Sounds like … a mishmash of sensibilities spanning Motown, gospel, funk, modern worship, pop, rock, reggae, and various fusions thereof.
At a glance …The Power of One is the most freeform thing Israel Houghton has ever worked on, while expanding even further his calling to every tribe, tongue, and nation.
Nobody knows this, but Israel Houghton is going solo—maybe not officially, but certainly logistically. Until further notice, Houghton has chosen to break rank with his famed Israel & New Breed brand and present himself as sole proprietor of what he likes to call "kingdom music." He has even named his seventh Integrity album The Power of One.
Of course, that first paragraph is merely my silly conspiracy theory about one of my favorite artists. My obsession began with 2001's New Season, a disc that didn't just introduce a new, cross-cultural voice to the contemporary worship sphere, but also blew open the door for races and generations of different stripes to worship together.
From there on out, Israel & New Breed were unstoppable. Whether live or in the studio, the ensemble proved itself one of the most eclectic and accomplished aggregates in all of faith-based music, garnering in the process two Grammys, a boatload of Dove and Stellar awards, two gold-certified records, and acclaim across the board.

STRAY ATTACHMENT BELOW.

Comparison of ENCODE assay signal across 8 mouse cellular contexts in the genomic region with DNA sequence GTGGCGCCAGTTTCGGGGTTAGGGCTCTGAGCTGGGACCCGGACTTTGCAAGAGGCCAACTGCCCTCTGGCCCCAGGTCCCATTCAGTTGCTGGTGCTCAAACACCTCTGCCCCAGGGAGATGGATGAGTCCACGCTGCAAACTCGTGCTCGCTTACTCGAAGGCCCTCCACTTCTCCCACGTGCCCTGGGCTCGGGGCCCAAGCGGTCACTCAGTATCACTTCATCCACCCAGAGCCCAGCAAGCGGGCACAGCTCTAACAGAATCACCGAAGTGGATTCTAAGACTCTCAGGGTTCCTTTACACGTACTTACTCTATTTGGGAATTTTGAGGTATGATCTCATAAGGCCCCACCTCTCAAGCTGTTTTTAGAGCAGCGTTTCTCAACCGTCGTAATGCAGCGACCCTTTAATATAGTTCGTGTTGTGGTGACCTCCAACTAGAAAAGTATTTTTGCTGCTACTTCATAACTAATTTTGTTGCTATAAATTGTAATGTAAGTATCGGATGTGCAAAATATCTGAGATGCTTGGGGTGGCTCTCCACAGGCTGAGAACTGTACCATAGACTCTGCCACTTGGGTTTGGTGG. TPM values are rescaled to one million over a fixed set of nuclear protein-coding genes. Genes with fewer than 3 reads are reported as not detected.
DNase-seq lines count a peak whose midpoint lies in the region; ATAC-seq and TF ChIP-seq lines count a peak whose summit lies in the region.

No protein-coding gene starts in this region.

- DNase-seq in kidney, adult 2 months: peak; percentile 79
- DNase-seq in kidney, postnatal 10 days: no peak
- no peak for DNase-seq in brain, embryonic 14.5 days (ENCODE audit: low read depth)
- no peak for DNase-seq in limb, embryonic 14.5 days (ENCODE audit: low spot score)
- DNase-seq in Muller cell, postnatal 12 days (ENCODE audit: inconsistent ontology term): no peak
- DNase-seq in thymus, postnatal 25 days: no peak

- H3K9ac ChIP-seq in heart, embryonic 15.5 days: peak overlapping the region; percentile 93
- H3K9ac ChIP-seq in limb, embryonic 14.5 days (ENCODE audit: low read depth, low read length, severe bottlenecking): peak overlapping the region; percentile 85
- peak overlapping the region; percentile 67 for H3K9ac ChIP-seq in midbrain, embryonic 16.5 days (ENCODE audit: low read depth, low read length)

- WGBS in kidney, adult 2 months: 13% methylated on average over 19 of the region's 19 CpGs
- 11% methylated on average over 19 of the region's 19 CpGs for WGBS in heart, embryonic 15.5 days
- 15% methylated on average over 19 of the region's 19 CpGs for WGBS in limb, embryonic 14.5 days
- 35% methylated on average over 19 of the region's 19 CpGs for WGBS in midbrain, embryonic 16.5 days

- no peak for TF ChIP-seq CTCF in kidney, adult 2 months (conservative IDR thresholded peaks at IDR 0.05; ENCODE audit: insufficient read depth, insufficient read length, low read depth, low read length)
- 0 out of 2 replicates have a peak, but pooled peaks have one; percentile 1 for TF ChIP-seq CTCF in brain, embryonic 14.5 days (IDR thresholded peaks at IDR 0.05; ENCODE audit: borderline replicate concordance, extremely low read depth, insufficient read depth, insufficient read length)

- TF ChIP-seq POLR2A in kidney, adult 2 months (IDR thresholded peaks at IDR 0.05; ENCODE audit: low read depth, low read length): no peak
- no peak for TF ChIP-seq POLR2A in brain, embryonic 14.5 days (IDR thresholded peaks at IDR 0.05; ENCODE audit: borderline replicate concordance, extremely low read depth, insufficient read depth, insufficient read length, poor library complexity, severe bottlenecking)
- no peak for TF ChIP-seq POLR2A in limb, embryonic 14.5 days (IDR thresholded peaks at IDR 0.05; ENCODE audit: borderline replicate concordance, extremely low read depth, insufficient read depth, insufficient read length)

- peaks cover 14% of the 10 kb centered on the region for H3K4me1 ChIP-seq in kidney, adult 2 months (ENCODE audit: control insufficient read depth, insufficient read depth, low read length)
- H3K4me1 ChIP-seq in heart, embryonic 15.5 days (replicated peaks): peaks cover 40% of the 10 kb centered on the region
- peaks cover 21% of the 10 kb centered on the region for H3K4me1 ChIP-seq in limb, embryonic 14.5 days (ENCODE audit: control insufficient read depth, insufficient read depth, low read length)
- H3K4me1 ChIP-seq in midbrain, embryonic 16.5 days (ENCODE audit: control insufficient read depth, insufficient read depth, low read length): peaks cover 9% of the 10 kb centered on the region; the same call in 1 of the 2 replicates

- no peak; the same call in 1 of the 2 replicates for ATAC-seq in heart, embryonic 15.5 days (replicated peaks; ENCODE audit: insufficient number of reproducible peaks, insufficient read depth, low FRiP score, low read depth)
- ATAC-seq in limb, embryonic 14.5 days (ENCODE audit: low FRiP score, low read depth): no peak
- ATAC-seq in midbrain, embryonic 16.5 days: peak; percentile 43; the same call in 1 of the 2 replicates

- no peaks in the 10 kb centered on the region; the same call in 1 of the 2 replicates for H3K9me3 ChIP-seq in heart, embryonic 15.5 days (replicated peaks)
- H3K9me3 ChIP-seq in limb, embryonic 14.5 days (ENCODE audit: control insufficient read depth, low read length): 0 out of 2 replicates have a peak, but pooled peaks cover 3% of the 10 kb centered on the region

With such a solid rap sheet under the group's belt, it's anyone's guess why The Power of One is so unlike anything Houghton has done before. For the first time ever, he appears to be veering from his calling to serve the church with new songs to sing. Instead, Israel appears to be going for a ministry platform looking at how social justice and worship intersect.
That explains why The Power of One is more message-driven ...
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